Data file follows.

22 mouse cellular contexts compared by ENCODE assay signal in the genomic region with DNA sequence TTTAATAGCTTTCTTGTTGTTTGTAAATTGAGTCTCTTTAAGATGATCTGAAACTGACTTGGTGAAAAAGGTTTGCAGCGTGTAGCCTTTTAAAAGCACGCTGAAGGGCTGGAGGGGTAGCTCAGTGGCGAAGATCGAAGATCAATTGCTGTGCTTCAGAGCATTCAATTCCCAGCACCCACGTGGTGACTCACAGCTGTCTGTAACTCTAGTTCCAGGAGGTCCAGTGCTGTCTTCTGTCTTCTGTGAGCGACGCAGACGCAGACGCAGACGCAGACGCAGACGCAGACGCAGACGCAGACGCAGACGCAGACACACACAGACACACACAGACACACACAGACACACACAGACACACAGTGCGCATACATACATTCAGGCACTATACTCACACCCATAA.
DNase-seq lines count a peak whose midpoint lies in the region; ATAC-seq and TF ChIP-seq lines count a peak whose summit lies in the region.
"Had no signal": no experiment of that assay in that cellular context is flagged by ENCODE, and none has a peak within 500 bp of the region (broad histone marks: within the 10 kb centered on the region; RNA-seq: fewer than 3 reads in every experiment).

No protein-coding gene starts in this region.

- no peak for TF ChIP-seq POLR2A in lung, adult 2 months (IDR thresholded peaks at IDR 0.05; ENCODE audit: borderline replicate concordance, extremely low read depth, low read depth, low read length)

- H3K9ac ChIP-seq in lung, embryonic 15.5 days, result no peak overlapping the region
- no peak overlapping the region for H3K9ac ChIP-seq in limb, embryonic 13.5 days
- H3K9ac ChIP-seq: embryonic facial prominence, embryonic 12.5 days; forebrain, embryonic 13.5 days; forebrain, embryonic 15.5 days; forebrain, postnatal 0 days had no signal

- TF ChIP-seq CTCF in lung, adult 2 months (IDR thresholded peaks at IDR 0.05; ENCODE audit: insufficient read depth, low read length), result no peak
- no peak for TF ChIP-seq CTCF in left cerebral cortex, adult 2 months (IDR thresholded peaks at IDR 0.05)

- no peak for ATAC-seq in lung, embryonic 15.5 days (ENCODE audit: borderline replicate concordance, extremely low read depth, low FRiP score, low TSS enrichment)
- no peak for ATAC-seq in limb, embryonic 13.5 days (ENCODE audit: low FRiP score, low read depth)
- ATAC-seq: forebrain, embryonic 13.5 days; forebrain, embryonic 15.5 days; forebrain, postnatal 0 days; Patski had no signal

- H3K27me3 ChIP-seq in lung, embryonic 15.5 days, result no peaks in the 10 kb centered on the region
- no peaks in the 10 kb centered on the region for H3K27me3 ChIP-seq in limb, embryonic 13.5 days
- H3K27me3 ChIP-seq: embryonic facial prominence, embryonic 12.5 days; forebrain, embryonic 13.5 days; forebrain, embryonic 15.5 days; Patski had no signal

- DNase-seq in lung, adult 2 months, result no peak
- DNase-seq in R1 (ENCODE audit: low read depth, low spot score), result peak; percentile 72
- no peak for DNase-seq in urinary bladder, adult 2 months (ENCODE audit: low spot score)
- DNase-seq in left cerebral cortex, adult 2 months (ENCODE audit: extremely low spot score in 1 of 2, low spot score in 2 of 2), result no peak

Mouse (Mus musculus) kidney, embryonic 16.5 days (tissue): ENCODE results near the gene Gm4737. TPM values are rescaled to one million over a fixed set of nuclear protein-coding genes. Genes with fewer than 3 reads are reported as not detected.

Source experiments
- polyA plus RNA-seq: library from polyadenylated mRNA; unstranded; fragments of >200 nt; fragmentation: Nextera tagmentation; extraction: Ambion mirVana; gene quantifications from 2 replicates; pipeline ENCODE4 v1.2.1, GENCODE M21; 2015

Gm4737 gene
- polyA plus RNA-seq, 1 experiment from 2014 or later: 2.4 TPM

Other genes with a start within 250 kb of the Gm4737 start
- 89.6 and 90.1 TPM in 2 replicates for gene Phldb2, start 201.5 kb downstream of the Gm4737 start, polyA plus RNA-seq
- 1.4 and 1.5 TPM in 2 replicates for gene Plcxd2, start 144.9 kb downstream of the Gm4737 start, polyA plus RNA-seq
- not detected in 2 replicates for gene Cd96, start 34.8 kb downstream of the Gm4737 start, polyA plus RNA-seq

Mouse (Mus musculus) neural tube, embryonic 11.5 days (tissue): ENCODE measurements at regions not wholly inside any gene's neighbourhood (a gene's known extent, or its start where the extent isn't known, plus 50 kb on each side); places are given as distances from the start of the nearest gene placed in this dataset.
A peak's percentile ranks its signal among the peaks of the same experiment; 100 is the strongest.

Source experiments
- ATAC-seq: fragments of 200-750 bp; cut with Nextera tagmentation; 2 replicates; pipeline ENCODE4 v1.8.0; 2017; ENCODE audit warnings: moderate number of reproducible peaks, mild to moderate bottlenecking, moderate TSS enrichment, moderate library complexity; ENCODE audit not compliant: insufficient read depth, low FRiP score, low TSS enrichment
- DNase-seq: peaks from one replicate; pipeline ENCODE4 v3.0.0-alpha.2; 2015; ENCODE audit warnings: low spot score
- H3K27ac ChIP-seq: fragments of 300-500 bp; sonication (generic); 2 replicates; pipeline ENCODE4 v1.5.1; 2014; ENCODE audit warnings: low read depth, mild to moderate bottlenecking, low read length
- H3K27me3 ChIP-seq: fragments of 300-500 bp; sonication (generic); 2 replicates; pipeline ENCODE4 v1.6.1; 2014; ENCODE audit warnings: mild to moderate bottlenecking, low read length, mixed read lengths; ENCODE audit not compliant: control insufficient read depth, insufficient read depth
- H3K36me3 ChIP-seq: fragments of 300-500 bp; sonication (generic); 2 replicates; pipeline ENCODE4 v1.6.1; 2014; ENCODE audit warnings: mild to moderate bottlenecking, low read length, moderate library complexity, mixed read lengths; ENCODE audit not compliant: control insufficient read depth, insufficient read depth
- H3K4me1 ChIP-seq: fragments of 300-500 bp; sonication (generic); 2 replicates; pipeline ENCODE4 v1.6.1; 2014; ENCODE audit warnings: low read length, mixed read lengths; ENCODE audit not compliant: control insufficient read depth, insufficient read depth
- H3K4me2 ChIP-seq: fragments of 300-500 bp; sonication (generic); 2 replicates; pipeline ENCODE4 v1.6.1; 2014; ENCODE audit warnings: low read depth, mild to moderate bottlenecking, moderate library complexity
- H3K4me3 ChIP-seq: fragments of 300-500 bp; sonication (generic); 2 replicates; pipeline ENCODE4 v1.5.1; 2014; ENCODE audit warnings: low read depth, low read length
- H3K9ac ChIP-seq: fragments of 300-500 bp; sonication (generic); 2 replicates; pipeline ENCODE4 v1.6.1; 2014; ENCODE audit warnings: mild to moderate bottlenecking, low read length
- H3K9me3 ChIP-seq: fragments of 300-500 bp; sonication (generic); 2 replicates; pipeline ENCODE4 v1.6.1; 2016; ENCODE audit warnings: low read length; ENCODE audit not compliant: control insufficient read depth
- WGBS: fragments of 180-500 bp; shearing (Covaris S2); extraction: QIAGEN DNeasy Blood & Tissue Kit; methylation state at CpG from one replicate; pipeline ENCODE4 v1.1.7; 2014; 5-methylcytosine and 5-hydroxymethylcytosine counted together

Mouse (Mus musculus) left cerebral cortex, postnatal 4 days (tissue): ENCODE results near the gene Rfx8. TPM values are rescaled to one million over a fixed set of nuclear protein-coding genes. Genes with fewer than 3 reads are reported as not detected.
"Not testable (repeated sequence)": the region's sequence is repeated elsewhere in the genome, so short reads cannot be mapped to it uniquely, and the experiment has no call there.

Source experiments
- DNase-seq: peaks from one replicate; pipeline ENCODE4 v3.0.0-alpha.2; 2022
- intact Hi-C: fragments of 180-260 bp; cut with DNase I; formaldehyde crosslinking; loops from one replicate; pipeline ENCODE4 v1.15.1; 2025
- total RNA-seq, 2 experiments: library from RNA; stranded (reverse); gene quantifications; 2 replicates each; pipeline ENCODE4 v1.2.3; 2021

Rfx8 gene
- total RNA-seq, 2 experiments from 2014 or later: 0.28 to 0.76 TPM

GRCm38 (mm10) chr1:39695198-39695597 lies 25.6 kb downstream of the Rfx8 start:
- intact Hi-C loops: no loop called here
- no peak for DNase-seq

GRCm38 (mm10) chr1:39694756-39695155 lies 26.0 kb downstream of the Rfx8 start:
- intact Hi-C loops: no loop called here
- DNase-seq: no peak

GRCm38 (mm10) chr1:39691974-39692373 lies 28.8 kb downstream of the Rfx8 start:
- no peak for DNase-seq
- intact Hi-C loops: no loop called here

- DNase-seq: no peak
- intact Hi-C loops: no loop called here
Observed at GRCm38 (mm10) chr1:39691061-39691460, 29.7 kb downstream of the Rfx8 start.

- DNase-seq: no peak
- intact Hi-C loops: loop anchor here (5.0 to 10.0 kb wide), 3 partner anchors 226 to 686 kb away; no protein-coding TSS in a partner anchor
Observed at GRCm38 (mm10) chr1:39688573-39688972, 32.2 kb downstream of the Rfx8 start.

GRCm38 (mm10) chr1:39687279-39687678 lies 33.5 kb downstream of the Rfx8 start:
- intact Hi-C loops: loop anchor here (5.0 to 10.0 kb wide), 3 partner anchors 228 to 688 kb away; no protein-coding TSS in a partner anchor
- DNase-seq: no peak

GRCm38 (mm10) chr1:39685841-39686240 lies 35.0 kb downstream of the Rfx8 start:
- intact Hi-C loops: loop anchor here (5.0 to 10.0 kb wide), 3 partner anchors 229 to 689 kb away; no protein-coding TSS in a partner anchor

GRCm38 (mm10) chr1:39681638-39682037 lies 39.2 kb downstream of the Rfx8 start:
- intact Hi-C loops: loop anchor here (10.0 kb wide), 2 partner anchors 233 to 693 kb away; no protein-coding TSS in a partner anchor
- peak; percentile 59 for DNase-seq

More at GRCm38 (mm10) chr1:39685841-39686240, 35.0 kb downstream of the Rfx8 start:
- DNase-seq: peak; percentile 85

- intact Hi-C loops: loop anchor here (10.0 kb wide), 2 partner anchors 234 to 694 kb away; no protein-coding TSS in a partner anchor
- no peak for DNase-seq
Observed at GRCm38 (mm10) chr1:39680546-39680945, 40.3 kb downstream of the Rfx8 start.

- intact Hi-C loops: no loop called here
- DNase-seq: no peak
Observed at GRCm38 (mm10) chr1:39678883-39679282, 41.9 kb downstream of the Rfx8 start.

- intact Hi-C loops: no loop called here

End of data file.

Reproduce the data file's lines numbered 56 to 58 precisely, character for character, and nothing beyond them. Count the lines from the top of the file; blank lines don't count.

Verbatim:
- intact Hi-C loops: no loop called here
- DNase-seq: no peak

GRCm38 (mm10) chr1:39691974-39692373 lies 28.8 kb downstream of the Rfx8 start: